- Hierarchical Multiscale Recurrent Neural Networks (Junyoung Chung, Sungjin Ahn and Yoshua Bengio)
RNN working at multiple layers of segmentation, which are learned in an unsupervised way. Related to their ACL 2016 paper, but with more empirical results (the ACL paper is interesting but does not show very convincing NMT results in my opinion).
Discourse-level NMT / wider context
- Evaluating Discourse Phenomena in Neural Machine Translation (Rachel Bawden Rico Sennrich Alexandra Birch Barry Haddow), test suites for evaluating discourse phenomena in translation
Unsupervised / semi-supervised models
- UNSUPERVISED NEURAL MACHINE TRANSLATION (Mikel Artetxe, Gorka Labaka & Eneko Agirre, Kyunghyun Cho), NMT training without parallel data
- Unsupervised Machine Translation Using Monolingual Corpora Only (Guillaume Lample, Ludovic Denoyer, Marc'Aurelio Ranzato), monolingual sentence representations mapped through latent space
Improved alignment models
- Implicit Distortion and Fertility Models for
Attention-based Encoder-Decoder NMT Model(Shi Feng, Shujie Liu, Mu Li and Ming Zhou, 2016)
Extensions to the basic attention mechanisms that do not assume independence between alignment links (like IBM model 1), using a recurrent attention state.
- Incorporating Structural Alignment Biases into an Attentional Neural Translation Model (Trevor Cohn, Cong Duy Vu Hoang, Ekaterina Vymolova, Kaisheng Yao, Chris Dyer and Gholamreza Haffari, NAACL 2016)
Another approach that borrow ideas from the higher IBM models into attention models for NMT. After skimming through, it seems like they are simply feeding the kind of statistics IBM models use (jump lengths, fertility, etc.) directly into the attention subnetwork.
- Agreement-Based Joint Training for Bidirectional Attention-Based Neural Machine Translation (Yong Cheng, Shiqi Shen, Zhongjun He, Wei He, Hua Wu+, Maosong Sun, Yang Liu)
Agreement between attention-based alignment in different directions
Hybrid models (in whatever sense)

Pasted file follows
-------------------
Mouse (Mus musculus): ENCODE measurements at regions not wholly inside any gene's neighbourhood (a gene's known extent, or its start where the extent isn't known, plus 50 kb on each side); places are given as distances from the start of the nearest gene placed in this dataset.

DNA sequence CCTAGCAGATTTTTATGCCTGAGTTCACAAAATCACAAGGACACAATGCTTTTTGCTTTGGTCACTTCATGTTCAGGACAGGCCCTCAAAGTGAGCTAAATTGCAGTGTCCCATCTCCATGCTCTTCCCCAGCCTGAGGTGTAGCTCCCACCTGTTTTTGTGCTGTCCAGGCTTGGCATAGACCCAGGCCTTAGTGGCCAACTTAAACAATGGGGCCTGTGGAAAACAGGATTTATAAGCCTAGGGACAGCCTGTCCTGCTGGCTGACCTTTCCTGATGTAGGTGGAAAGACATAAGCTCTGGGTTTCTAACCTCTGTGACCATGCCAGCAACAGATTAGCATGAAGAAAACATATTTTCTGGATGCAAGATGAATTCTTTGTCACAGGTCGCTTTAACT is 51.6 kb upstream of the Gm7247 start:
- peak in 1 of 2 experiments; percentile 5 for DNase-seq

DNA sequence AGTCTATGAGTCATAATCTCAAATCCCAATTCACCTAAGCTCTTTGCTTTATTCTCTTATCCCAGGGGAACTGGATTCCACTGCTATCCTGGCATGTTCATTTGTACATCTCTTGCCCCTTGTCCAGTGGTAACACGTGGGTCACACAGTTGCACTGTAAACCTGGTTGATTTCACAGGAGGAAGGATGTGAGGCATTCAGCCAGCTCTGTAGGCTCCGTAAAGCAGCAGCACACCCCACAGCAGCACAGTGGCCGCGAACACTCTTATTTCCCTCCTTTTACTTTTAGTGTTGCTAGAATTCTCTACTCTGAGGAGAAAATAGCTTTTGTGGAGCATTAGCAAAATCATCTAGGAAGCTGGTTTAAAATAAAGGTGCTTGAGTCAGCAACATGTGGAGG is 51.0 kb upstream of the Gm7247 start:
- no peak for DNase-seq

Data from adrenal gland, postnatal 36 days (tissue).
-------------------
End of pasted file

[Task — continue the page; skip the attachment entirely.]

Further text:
- Pre-Translation for Neural Machine Translation, (Jan Niehues, Eunah Cho, Thanh-Le Ha and Alex Waibel)
Translate training data using PB-SMT and feed this into a neural system: The system learns to use phrase-based translation as additional information when translating source language sentences.
- Neural Machine Translation with External Phrase Memory, (Yaohua Tang, Fandong Meng, Zhengdong Lu, Hang Li, Philip L.H. Yu)
Neural machine translation with a phrase memory. Incorporates phrase pairs in symbolic form, mined from corpus or specified by human experts
- Syntactically Guided Neural Machine Translation (Felix Stahlberg, Eva Hasler, Aurelien Waite and Bill Byrne)
Combines hierarchical SMT with NMT with leads to improvements over individual systems (NMT and hierarchal SMT).
- Incorporating Discrete Translation Lexicons into Neural Machine Translation (Philip Arthur, Graham Neubig, Satoshi Nakamura)
Use discrete translation lexicons in neural MT
Supervision at different layers
- Deep multi-task learning with low level tasks supervised at lower layers (Anders Søgaard and Yoav Goldberg, ACL 2016)
Supervising multi-task learning with some kind of hierarchical structure at multiple layers works well.
Optimization and regularization methods
- A Theoretically Grounded Application of Dropout in Recurrent Neural Networks (Yarin Gal, 2015)
Dropout has been very successful for regularization of different types of networks, but it has been difficult to apply to RNNs. Gal presents a method that actually works, has a theoretical foundation on variational Bayesian method (so it is sometimes referred to as "variational dropout"), and has been adopted by several people already. Drastically reduces overfitting, but comes at the cost of somewhat slower convergence. Implemented in BNAS.
- Layer Normalization (Jimmy Lei Ba, Jamie Ryan Kiros and Geoffrey E. Hinton, 2016)
Similar to Batch Normalization, but normalizing over the nodes in a layer rather than over the same node in a minibatch. Easy to apply to recurrent networks, and our experiments show that their first LSTM variant (equations 20--22) works better than the second one (equations 29--31), although there are issues with numerical stability.
- Multi-Domain Neural Machine Translation through Unsupervised Adaptation (M. Amin Farajian, Marco Turchi, Matteo Negri, Marcello Federico, 2017)
Cool stuff, possibly useful
- Towards cross-lingual distributed representations without parallel text trained with adversarial autoencoders (Antonio Valerio Miceli Barone, ACL 2016 representation workshop)
Multilingual word vectors without parallel or even comparable corpora, simply trying to enforce similar distributions between the vector spaces of different languages. Seems to work so-so under these very restricted unsupervised conditions, but could it be used to improve low-resource word vectors?